18. A defect detecting apparatus according to claim 1, wherein said determination unit determines, for a plurality of objects, an inclination angle suited to observing a position of first-order light serving as an average value or maximum luminance value of the first-order light in accordance with a graph representing the relationship between the inclination angle and optical information obtained by said image processor.
19. A defect detecting apparatus according to claim 1, wherein said angle controller controls an inclination angle of at least one of said illuminating unit and said image sensing unit within a designated movable range including first-order light, and said determination unit determines a position of the first-order light from a graph representing the relationship between the inclination angle and optical information obtained by said image processor within the movable range.
20. A defect detecting apparatus according to claim 1, wherein said determination unit obtains a pitch pattern value, an order of diffracted light, an image sensing angle, or an illumination angle by
sin θd−sin θi=mλ/p
θd: the image sensing unit inclination angle,
θi: the illuminating unit inclination angle,
m: the order of diffracted light, and
p: the pattern pitch.
21. A defect detecting apparatus according to claim 1, wherein said illuminating unit uses one of line illumination for illuminating said object in a line, one-time illumination for illuminating a whole surface of said object, and spot illumination for illuminating said object with a spot.
22. A defect detecting apparatus according to claim 1, wherein said defect detecting apparatus has a function of three-dimensionally driving said illumination unit or said image sensing unit, and said angle setting controller three-dimensionally drives said illumination unit or said image sensing unit to set an inclination angle having high directivity capable of sensing an image of diffracted light or interference light.
23. A defect detecting apparatus comprising:
an illuminating unit whose incident angle θ changes with respect to a normal to a surface of an object to be inspected;
an image sensing unit which senses an image of light reflected by said object illuminated with said illuminating unit, said image sensing unit has an image sensing angle θ changing with respect to the normal;
an image analyzer which extracts defect information from an image of said object sensed by said image sensing unit;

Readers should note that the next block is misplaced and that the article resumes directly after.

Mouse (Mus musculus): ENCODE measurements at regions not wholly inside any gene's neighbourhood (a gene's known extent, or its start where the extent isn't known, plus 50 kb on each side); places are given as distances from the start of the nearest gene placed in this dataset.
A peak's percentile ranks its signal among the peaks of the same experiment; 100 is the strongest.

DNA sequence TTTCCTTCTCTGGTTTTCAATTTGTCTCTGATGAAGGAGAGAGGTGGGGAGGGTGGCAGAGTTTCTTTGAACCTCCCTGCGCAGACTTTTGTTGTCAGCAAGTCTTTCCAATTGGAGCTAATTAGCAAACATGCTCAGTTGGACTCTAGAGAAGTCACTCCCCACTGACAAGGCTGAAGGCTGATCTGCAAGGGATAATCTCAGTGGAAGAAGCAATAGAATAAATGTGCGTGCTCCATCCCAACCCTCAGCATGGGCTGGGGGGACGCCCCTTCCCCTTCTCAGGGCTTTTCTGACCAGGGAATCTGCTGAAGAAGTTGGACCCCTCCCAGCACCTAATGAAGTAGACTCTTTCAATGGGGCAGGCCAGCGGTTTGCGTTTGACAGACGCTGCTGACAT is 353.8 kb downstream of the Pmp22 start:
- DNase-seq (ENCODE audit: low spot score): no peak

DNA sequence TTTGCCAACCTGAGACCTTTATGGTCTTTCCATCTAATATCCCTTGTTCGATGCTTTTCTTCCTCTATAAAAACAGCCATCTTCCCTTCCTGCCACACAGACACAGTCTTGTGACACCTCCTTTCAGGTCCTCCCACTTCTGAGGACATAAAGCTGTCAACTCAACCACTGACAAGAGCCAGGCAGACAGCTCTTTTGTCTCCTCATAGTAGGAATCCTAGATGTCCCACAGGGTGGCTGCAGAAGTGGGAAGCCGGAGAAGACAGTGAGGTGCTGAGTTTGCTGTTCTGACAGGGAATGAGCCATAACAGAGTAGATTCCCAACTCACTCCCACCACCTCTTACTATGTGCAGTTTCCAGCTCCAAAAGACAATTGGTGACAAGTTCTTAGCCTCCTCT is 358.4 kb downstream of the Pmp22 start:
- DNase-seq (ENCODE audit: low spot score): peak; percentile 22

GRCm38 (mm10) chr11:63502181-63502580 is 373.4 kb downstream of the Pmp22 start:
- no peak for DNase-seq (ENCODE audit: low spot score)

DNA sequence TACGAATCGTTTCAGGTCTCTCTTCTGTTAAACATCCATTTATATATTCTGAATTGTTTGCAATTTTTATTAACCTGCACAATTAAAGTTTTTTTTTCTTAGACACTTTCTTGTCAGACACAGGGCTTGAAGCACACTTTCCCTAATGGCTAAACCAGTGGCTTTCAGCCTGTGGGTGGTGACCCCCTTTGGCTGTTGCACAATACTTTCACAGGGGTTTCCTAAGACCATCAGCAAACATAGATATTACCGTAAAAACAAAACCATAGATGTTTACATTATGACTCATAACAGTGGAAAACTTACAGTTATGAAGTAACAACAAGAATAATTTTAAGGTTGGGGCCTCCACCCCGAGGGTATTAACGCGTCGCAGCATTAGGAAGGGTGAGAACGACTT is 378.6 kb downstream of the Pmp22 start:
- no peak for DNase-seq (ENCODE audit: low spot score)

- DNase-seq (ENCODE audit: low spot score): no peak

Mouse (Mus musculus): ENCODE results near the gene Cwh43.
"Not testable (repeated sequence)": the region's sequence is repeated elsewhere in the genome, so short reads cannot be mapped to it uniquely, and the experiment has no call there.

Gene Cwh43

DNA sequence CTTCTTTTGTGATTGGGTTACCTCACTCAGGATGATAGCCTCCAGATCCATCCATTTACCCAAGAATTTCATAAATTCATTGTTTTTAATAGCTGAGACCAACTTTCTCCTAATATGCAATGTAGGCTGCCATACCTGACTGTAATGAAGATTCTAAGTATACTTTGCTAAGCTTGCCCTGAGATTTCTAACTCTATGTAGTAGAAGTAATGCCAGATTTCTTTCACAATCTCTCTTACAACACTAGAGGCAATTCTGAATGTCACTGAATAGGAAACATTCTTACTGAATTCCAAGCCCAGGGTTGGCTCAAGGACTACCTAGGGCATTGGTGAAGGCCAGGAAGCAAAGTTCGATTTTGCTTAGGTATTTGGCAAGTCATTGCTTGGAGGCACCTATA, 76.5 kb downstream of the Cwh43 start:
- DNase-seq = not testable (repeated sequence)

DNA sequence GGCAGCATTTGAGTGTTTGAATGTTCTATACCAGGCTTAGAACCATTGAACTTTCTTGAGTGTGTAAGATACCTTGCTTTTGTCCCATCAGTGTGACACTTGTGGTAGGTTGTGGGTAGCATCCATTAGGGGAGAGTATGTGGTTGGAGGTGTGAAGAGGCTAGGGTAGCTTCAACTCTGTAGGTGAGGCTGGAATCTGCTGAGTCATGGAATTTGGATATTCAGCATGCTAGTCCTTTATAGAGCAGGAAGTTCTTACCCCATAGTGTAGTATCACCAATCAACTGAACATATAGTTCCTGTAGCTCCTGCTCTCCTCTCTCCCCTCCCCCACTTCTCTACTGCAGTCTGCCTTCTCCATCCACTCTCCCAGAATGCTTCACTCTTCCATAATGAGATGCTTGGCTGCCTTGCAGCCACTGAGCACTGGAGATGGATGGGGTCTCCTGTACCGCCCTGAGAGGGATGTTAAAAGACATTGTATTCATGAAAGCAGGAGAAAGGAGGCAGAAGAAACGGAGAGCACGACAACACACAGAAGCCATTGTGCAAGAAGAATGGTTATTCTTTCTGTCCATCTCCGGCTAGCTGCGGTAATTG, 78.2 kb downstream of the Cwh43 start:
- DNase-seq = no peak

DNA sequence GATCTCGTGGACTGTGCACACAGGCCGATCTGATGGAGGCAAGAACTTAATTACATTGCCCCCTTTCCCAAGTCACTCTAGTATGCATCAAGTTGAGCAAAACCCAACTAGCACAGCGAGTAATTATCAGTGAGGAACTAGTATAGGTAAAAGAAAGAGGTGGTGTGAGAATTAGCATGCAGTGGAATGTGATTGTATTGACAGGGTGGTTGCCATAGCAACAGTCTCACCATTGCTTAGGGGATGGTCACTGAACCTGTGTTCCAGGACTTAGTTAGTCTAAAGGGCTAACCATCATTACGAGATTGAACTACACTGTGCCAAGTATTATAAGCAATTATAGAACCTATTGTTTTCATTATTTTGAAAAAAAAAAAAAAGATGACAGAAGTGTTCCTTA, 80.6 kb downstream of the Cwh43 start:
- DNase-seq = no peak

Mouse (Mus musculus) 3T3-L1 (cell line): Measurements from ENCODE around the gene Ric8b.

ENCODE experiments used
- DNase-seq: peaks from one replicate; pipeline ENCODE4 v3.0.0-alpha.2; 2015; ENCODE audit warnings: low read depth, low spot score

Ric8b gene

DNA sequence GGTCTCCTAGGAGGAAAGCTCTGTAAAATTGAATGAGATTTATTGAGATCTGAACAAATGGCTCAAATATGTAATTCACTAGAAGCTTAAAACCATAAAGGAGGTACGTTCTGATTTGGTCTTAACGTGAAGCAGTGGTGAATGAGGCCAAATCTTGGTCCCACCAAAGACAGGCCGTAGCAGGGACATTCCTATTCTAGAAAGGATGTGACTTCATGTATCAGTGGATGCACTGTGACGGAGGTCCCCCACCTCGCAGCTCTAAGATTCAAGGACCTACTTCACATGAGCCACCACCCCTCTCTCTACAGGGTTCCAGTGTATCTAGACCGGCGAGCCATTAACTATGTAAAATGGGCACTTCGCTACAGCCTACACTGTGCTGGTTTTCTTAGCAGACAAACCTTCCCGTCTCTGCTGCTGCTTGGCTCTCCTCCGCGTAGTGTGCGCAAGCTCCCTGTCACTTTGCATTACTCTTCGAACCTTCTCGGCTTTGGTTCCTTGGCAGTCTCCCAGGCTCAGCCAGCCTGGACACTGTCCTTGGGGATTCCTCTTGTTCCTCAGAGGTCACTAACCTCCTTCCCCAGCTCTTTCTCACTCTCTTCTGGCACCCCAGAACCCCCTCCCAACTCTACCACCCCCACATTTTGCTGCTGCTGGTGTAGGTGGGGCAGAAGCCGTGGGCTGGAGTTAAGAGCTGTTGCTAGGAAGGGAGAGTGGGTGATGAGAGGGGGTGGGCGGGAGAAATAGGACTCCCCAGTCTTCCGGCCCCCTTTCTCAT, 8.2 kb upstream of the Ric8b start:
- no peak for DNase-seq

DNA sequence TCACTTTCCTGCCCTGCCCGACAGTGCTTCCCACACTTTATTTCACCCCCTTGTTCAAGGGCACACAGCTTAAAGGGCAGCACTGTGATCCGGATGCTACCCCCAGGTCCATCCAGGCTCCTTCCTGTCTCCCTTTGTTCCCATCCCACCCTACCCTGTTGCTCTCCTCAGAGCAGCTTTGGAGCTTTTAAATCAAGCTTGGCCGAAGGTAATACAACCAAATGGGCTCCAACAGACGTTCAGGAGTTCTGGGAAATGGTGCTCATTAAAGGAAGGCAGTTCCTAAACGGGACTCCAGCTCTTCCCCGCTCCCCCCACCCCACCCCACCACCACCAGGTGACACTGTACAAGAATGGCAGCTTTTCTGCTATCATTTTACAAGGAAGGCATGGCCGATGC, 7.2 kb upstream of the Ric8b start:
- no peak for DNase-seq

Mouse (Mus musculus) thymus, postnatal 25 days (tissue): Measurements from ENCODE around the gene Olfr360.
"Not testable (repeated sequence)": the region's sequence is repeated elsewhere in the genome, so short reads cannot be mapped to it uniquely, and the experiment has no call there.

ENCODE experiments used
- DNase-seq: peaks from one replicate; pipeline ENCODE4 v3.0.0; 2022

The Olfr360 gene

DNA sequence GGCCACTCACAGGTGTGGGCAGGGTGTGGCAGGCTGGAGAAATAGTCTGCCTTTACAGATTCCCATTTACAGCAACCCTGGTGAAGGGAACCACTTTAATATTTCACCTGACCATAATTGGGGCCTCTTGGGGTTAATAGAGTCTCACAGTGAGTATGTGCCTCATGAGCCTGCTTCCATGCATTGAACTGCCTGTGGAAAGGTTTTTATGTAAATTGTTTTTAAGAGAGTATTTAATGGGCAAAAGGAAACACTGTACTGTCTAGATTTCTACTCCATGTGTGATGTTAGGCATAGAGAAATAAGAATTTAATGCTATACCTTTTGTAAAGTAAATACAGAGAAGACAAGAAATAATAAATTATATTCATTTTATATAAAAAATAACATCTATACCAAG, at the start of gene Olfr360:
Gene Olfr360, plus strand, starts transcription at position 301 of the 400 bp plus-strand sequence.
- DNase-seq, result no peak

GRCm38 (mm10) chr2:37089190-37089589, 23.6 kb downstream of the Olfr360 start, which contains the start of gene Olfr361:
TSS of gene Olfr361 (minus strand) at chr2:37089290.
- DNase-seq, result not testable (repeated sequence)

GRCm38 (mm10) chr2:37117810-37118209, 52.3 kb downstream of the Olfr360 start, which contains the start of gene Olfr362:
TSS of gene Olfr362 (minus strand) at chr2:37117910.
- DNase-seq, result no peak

a determination unit which obtains an interference angle suited to interference observation on the basis of an observation wavelength and information concerning a film formed on said object; and
an angle controller which controls an inclination angle of said illuminating unit and said image sensing unit on the basis of the interference angle obtained by said determination unit.
24. A defect detecting apparatus according to claim 23, wherein said determination unit calculates an optimum interference angle in accordance with a thickness and refractive index of said film.
25. A defect detecting apparatus according to claim 23, wherein said determination unit obtains an optimum interference angle in accordance with a relationship of a reflectance to a thickness of said film.
26. A defect detecting apparatus according to claim 23, wherein an angle corresponding to a range of large reflectances on a graph representing a relationship of a reflectance to a thickness of said film is obtained as an optimum interference angle.
27. A defect detecting apparatus according to claim 23, wherein an optimum interference angle corresponding to each layer is obtained in accordance with refractive indices and thicknesses of each film formed on said object.
28. A defect detecting apparatus comprising:
an illuminating unit whose incident angle θ changes with respect to a normal to a surface of an object to be inspected;
an image sensing unit which senses an image of light reflected by said object illuminated with said illuminating unit, said image sensing unit has an image sensing angle θ changing with respect to the normal;